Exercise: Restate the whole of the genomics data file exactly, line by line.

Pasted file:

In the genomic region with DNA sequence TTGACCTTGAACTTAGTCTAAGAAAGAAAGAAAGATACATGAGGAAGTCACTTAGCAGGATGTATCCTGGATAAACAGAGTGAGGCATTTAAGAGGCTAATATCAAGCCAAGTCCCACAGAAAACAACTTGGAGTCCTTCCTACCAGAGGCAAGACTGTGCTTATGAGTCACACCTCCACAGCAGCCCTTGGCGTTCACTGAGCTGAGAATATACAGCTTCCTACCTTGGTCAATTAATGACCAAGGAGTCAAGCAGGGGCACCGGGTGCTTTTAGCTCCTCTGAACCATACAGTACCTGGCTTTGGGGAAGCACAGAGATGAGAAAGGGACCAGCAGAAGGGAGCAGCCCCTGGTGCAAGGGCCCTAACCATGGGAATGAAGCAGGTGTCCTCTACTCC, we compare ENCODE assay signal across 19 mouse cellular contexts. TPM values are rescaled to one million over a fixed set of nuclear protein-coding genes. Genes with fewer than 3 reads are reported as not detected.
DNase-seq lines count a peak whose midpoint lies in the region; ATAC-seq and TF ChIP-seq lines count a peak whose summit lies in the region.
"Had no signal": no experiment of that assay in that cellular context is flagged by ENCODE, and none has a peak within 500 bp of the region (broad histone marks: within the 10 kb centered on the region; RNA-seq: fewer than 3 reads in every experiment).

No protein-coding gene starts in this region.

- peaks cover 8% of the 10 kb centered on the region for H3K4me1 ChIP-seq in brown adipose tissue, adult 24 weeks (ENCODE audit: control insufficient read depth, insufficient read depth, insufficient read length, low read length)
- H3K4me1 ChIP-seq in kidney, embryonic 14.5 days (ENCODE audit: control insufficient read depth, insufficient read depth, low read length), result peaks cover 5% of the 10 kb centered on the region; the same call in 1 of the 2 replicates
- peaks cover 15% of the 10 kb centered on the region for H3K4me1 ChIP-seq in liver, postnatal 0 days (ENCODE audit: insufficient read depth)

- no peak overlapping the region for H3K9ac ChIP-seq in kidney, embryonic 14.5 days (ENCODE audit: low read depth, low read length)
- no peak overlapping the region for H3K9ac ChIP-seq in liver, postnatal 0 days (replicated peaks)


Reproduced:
In the genomic region with DNA sequence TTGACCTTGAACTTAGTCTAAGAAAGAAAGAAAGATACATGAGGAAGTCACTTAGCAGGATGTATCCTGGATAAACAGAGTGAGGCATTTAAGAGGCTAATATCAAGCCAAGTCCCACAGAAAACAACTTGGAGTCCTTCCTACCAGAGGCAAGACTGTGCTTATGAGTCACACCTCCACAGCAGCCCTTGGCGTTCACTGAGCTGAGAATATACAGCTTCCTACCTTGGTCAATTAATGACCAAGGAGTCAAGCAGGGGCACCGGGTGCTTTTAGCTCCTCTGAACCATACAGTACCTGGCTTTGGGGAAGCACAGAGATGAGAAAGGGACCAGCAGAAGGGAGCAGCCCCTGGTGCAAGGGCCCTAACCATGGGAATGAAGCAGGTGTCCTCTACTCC, we compare ENCODE assay signal across 19 mouse cellular contexts. TPM values are rescaled to one million over a fixed set of nuclear protein-coding genes. Genes with fewer than 3 reads are reported as not detected.
DNase-seq lines count a peak whose midpoint lies in the region; ATAC-seq and TF ChIP-seq lines count a peak whose summit lies in the region.
"Had no signal": no experiment of that assay in that cellular context is flagged by ENCODE, and none has a peak within 500 bp of the region (broad histone marks: within the 10 kb centered on the region; RNA-seq: fewer than 3 reads in every experiment).

No protein-coding gene starts in this region.

- peaks cover 8% of the 10 kb centered on the region for H3K4me1 ChIP-seq in brown adipose tissue, adult 24 weeks (ENCODE audit: control insufficient read depth, insufficient read depth, insufficient read length, low read length)
- H3K4me1 ChIP-seq in kidney, embryonic 14.5 days (ENCODE audit: control insufficient read depth, insufficient read depth, low read length), result peaks cover 5% of the 10 kb centered on the region; the same call in 1 of the 2 replicates
- peaks cover 15% of the 10 kb centered on the region for H3K4me1 ChIP-seq in liver, postnatal 0 days (ENCODE audit: insufficient read depth)

- no peak overlapping the region for H3K9ac ChIP-seq in kidney, embryonic 14.5 days (ENCODE audit: low read depth, low read length)
- no peak overlapping the region for H3K9ac ChIP-seq in liver, postnatal 0 days (replicated peaks)